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The Spanish Tragedy (New Mermaids) 3rd ed. Edition

4.1 out of 5 stars 23 customer reviews
ISBN-13: 978-1408114216
ISBN-10: 1408114216
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Editorial Reviews

About the Author

Editor Andrew Gurr is Professor of English at Reading University.

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Product Details

  • Series: New Mermaids
  • Paperback: 176 pages
  • Publisher: Bloomsbury Methuen Drama; 3rd ed. edition (August 25, 2009)
  • Language: English
  • ISBN-10: 1408114216
  • ISBN-13: 978-1408114216
  • Product Dimensions: 6.9 x 0.4 x 7.8 inches
  • Shipping Weight: 6.4 ounces (View shipping rates and policies)
  • Average Customer Review: 4.1 out of 5 stars  See all reviews (23 customer reviews)
  • Amazon Best Sellers Rank: #537,468 in Books (See Top 100 in Books)

Customer Reviews

Top Customer Reviews

By Joost Daalder on May 25, 2001
Format: Paperback
J.R. Mulryne's edition of *The Spanish Tragedy* is without a doubt the best that may at present be bought: informative, helpful, intelligent and accurate in introducing the text, presenting it, and glossing difficult words and phrases where necessary. The play is among the most exciting and artistic of its period. Kyd writes, and constructs his plot, with a level of skill comparable to that of Shakespeare, who was much influenced by *The Spanish Tragedy*, particularly in writing *Hamlet*, which is possibly yet "richer", but undoubtedly less clear and focused. Kyd shows us in an extremely sophisticated way the workings of revenge, both at an earthly and at a supernatural level. From the beginning the audience knows, in a way that the characters do not, that the supernatural world will insist on revenge. The pain of those who suffer injustice here on earth and clamour for revenge is painful to behold. Ultimately, however, in a baffling way, evildoers are punished: Hieronimo, the main character, manages to take matters into his own hands after exhausting all other possibilities, and thus ironically enacts the wishes of the higher powers. The FORM of Hieronimo's revenge is extraordinarily interesting: under the cloak of art - of a theatrical plot - he manages to kill his evil opponents quite easily. The tension between "art" and "life" is thus handled by Kyd in a very innovative fashion which still shocks modern spectators and readers. The role of language, too, is called into question: much of the play demonstrates that in real life finally action does speak louder than words, which often do not make their point or simply get ignored. Any reader who wants to get a notion of the superb quality of plays written by Shakespeare's contemporaries is certain to admire and enjoy this striking work of art. - Joost Daalder, Professor of English, Flinders University, South Australia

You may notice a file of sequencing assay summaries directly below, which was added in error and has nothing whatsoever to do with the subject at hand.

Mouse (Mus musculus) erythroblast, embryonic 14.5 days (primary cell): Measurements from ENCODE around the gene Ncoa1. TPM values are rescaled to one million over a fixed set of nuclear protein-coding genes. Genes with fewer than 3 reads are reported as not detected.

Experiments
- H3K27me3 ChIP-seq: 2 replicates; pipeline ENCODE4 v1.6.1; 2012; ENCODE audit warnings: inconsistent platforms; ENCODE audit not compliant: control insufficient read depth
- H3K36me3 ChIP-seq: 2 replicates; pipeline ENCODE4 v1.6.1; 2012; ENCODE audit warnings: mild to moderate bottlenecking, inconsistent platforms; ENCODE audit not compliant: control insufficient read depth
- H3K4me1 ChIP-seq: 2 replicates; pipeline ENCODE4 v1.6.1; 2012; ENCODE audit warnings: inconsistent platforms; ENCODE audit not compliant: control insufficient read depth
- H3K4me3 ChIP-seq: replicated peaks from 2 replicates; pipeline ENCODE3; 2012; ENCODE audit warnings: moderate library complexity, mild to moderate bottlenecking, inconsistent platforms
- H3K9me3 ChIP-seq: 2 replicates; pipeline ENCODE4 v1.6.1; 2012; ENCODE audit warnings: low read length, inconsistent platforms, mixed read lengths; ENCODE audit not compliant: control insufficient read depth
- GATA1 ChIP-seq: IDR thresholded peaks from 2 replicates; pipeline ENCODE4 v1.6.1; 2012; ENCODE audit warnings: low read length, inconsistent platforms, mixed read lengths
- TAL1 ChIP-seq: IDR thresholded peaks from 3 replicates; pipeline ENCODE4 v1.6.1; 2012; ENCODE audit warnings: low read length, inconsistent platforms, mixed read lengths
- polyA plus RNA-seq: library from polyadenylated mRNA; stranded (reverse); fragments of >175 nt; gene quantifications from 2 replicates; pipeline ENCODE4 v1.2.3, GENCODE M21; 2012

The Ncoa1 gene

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Format: Paperback
The Spanish Tragedy (1592) was a remarkably popular Elizabethan revenge play that substantially influenced other Elizabethan playwrights including Shakespeare. The gruesome, neo-Senecan melodrama, Titus Andronicus, dates from 1594; Hamlet was first performed in 1602.